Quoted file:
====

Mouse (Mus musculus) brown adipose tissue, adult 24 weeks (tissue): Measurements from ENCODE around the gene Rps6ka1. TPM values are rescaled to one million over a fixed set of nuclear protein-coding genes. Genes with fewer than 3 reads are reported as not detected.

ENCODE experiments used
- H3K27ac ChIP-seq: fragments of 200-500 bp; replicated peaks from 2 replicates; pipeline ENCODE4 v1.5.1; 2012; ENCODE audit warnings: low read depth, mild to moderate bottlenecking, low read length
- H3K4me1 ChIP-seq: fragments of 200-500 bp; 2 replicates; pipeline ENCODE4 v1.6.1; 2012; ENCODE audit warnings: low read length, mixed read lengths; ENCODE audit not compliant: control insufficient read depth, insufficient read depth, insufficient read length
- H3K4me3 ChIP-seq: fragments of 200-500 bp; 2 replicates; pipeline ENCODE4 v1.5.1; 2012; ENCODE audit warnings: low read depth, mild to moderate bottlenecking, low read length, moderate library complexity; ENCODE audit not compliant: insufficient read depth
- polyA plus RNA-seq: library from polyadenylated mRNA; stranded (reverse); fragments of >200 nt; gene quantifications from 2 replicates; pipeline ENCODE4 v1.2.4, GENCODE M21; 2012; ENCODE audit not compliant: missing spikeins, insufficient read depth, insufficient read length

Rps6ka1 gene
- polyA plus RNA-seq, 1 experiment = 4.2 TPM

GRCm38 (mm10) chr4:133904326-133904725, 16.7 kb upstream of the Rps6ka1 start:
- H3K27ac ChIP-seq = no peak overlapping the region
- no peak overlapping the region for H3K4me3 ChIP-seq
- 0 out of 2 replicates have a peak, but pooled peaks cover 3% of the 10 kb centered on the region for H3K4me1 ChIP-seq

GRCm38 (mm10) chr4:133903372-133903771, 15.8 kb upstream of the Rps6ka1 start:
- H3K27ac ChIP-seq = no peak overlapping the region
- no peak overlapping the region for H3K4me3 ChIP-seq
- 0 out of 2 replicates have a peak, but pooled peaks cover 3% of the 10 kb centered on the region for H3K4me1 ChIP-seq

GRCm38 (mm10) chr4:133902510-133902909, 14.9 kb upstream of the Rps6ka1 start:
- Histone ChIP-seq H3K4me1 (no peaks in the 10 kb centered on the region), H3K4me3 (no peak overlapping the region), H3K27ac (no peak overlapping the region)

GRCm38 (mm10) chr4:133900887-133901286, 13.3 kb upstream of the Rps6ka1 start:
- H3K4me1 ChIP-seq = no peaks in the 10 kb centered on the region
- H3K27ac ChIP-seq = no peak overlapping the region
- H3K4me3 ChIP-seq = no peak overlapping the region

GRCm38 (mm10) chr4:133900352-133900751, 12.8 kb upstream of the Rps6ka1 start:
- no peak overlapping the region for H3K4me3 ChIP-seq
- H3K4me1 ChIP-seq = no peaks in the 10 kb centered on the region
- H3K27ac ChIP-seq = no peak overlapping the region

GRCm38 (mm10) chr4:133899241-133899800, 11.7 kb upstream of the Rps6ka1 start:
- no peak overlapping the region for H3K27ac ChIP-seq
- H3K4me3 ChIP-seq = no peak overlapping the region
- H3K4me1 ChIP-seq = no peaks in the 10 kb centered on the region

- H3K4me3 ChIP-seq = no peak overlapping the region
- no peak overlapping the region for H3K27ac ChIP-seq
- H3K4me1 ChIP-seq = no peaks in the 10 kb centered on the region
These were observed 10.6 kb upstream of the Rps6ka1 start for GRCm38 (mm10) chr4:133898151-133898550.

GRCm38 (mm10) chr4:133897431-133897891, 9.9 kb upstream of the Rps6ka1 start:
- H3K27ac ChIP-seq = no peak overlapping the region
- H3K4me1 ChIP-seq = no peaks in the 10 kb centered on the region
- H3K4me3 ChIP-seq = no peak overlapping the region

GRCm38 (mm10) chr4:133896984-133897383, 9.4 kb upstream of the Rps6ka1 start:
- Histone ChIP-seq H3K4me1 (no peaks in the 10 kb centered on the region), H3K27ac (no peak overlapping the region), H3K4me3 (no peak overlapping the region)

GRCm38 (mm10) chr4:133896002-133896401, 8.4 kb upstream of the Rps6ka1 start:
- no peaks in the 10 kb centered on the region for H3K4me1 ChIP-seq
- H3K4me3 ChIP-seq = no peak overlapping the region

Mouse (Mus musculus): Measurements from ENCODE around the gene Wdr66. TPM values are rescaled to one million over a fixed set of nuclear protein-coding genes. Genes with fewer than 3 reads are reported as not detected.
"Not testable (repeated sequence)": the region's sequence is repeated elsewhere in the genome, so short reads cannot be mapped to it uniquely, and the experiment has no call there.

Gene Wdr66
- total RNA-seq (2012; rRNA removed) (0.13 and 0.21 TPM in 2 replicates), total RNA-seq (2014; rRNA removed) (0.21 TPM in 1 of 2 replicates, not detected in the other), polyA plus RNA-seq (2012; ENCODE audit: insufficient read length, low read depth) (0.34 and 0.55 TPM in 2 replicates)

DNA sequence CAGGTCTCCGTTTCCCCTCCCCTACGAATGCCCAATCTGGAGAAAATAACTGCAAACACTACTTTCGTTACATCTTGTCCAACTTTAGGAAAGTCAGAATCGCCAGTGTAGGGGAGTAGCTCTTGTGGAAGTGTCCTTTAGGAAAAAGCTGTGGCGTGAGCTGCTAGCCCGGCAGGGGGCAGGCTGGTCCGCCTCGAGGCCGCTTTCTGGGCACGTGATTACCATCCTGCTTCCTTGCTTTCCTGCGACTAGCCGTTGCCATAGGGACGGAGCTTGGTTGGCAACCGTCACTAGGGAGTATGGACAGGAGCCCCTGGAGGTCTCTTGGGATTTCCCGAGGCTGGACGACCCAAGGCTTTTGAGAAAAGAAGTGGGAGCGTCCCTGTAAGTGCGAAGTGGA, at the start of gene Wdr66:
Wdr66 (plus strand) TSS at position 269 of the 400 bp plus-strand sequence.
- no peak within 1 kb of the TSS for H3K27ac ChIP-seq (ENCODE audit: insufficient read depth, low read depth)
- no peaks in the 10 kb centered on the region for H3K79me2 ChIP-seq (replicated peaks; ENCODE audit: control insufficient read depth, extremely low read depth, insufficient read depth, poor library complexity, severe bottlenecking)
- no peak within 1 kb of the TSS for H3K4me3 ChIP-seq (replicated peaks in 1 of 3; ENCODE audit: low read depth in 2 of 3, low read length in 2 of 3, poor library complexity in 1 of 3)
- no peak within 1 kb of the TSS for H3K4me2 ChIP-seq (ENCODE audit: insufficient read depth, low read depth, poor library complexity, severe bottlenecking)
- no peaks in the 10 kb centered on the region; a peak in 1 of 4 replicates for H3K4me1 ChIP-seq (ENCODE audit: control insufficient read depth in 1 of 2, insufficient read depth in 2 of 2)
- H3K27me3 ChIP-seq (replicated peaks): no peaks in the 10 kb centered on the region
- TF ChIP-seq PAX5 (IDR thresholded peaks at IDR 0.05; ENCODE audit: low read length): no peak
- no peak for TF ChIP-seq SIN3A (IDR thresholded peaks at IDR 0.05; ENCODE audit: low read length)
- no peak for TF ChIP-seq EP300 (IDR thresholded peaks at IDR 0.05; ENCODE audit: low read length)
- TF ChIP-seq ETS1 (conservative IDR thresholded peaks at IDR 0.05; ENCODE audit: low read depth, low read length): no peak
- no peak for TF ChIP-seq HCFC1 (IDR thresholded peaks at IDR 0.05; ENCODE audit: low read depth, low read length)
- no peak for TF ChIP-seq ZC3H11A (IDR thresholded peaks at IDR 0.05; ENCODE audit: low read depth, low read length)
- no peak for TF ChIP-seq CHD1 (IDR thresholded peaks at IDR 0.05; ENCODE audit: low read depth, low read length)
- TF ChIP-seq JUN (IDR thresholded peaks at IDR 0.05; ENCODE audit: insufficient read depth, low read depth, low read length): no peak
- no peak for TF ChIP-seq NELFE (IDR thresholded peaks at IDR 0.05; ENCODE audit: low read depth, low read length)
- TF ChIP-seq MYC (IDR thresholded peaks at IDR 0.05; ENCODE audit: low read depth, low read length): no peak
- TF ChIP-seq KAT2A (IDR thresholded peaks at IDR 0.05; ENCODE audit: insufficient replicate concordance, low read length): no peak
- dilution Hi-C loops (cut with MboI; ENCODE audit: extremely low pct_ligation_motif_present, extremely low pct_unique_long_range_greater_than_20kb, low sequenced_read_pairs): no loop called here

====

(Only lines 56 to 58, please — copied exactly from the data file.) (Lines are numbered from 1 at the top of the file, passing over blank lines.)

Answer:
- TF ChIP-seq PAX5 (IDR thresholded peaks at IDR 0.05; ENCODE audit: low read length): no peak
- no peak for TF ChIP-seq SIN3A (IDR thresholded peaks at IDR 0.05; ENCODE audit: low read length)
- no peak for TF ChIP-seq EP300 (IDR thresholded peaks at IDR 0.05; ENCODE audit: low read length)